The 10th A Night of Horror Fantastic Planet Film Festival runs November 24 to December 4 at Dendy Cinemas Newtown. Full program and session details can be found at the event's official website.

Read SHORT CUTS: HORROR HEAVIES PACT ON ANTHOLOGY PROJECT here.
Read DR. DEAN'S WOMEN OF HORROR here.
Read BLOOD AND MEMORIES: 2013 A NIGHT OF HORROR/FANTASTIC PLANET FILM FESTIVAL WRAP-UP here.
Read FIRST BLOOD: THE LAUNCH PAD INTERVIEWS here
Read A NIGHT OF HORROR/FANTASTIC PLANET 2013 FILM FESTIVAL SPECIAL here
Read THE LAUNCHPAD DIRECTORS: REVIEWS & INTERVIEWS FROM A NIGHT OF HORROR/FANTASTICPLANET 2015 here.
Read THE SHELTER: THE MICHAEL PARE INTERVIEW here

 

SCREEN-SPACE editor Simon Foster is Head of Jury at A Night of Horror 2016.

Friday
Sep022016

THE TRANSFIGURATION: THE MICHAEL O'SHEA INTERVIEW 

Michael O’Shea’s The Transfiguration caught the international film community by surprise at this year’s Cannes Film Festival. The New Yorker’s brooding inner-urban vampire story, which earned a coveted Un Certain Regard slot, is an extraordinarily accomplished debut work, yet still had to it maneuver a path through the mass of festival hopefuls before taking centre stage based upon its rich aesthetic and narrative strengths. Jet-lagged and slightly dishevelled, his prematurely grey hair and all-black attire affirming his ‘NYC auteur’ aura, O’Shea talked to SCREEN-SPACE on the balcony of the Palais de Festival about crafting a film out of images that have been brewing in his subconscious since his teenage years…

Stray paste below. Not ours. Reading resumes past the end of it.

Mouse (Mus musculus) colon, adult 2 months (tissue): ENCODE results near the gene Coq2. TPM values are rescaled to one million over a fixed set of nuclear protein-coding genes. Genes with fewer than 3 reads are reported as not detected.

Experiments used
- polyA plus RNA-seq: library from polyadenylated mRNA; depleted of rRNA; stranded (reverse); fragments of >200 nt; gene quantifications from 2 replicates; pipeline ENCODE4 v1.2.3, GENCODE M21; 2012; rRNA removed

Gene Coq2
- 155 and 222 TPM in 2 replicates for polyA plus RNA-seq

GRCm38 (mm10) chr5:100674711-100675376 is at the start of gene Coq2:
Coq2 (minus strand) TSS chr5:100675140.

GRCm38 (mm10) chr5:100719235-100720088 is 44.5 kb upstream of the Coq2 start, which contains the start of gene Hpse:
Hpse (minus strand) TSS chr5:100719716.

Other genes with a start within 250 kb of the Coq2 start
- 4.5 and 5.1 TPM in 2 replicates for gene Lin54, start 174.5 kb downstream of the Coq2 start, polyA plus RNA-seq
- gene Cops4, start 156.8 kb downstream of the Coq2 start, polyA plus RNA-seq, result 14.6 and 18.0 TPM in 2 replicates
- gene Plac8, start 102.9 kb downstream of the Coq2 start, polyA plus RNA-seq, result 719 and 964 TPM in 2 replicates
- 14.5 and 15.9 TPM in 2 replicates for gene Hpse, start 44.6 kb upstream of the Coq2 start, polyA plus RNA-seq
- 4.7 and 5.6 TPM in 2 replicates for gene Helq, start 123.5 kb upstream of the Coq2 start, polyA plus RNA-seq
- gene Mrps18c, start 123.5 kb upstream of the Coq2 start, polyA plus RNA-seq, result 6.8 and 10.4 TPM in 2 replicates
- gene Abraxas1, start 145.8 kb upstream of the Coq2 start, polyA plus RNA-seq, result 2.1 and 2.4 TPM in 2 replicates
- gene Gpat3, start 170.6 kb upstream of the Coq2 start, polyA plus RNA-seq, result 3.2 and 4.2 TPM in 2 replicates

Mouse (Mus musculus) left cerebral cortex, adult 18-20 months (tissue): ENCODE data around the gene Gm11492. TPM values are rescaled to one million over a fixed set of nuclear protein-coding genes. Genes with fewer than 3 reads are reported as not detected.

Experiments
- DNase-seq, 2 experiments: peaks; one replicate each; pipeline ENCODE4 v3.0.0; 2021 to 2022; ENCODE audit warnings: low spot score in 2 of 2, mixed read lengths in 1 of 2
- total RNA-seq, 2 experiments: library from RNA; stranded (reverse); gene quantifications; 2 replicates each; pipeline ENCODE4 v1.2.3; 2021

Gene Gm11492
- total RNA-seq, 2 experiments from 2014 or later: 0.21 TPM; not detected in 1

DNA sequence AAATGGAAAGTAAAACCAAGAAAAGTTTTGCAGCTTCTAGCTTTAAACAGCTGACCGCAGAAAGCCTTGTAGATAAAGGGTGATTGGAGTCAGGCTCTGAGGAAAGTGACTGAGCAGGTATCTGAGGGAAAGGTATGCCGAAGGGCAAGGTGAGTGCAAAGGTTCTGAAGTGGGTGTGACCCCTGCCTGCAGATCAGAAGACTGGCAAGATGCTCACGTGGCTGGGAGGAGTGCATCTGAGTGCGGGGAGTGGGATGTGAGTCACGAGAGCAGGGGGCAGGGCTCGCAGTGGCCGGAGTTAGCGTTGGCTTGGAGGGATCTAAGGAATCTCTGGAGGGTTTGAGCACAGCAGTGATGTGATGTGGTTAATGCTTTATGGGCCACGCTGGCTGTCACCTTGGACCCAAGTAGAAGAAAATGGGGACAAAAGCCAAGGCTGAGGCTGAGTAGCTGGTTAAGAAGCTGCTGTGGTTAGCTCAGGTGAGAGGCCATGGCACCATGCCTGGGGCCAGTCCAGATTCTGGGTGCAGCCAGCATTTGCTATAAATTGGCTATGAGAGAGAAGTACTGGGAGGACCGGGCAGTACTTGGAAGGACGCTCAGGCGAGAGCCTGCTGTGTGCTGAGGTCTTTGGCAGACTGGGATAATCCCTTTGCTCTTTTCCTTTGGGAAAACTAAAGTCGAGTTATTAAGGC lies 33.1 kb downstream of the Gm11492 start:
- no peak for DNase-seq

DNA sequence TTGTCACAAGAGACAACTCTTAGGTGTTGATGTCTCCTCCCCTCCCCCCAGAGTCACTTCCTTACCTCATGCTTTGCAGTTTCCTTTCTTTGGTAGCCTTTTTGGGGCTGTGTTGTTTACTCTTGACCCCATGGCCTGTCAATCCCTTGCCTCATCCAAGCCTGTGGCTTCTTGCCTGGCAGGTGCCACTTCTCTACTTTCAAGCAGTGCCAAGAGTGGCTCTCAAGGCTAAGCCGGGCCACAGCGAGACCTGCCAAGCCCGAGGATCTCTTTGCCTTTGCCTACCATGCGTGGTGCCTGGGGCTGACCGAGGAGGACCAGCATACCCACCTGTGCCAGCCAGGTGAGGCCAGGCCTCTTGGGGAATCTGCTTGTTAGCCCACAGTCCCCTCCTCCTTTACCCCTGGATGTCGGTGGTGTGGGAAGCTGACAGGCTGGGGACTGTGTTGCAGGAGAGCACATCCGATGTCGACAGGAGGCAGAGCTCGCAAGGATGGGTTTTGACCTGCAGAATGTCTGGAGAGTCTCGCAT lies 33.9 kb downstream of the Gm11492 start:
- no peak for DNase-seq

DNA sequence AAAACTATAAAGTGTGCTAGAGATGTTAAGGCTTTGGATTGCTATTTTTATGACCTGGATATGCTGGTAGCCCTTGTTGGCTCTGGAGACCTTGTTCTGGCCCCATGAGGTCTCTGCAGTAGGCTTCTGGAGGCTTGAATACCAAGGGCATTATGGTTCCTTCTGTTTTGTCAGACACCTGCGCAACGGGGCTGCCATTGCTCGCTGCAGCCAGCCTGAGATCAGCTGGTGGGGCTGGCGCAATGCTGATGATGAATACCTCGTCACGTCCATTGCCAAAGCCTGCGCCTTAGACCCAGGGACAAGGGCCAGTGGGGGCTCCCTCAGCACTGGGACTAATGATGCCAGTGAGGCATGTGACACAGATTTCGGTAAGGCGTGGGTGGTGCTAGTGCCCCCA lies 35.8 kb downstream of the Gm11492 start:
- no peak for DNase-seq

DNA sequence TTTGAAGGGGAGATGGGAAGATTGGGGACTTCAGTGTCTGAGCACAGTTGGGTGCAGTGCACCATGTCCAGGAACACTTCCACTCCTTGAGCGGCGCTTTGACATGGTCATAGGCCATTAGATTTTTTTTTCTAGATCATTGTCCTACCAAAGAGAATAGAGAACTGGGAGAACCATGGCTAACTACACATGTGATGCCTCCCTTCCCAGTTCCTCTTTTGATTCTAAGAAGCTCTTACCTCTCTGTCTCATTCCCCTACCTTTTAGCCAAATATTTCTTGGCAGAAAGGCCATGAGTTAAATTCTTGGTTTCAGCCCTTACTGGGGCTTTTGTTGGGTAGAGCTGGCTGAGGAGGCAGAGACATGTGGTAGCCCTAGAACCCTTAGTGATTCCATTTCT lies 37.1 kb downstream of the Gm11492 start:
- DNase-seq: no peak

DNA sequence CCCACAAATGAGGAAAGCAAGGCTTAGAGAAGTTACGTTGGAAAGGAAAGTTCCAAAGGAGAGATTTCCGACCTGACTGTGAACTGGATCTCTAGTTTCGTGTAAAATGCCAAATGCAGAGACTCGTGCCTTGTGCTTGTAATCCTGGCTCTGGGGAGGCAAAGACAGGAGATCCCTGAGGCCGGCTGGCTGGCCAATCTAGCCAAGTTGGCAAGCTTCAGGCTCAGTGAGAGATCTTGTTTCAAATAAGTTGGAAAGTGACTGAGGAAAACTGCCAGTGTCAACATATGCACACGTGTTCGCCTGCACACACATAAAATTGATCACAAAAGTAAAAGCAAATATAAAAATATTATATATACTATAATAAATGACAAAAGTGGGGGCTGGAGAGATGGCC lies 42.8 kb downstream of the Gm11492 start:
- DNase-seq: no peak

“The class element in the script is simply because that’s what I know, that’s how I grew up. I was bullied, beaten up a lot,” says O’Shea. “I retreated into my room and got very depressed.” The central figure is teen loner Milo (the remarkable Eric Ruffin; pictured, below), a softly-spoken orphan growing up in the projects of Queens whose obsession with vampirism has led to him committing heinous, bloody acts. “(Milo’s life) brings back the extremes of my teenage emotions, when you say things like ‘I’d kill for you!’ Those years between 13 and 17 are pivotal years that we remember for the rest of our lives and most of my scripts feature characters that are caught up in those years.”

The Transfiguration is a work filled with O’Shea’s own obsessive love for film in general, and the history of vampire lore in particular. Several modern horror classics are referenced, as well as little known works that indicate O’Shea is a true film fan. “While I was writing, I would put vampire movies on over and over again and just take what I wanted and make it mine,” he openly admits. “Tomas Alfredson’s Let the Right One In, Romero’s Martin and Peter Jackson’s Heavenly Creatures are films about teenage love and the darkness of life that I connected to. They are influences that are then reworked in my voice and vision.”

Slightly more left-field but no less influential are the cinematic musings of French underground icon Jean Rollin. “Oh God, those soft-core porn vampire movies, where girls in mini-skirts are wandering across desolate landscapes!” he beams. “They are absolutely inspiring.” It is this wildly diverse mix of styles and sources that has made The Transfiguration so bracingly unique. As O’Shea states, “It is a vampire movie influenced and inspired by vampire stories through the centuries, but is not going to look or be like any other vampire story.”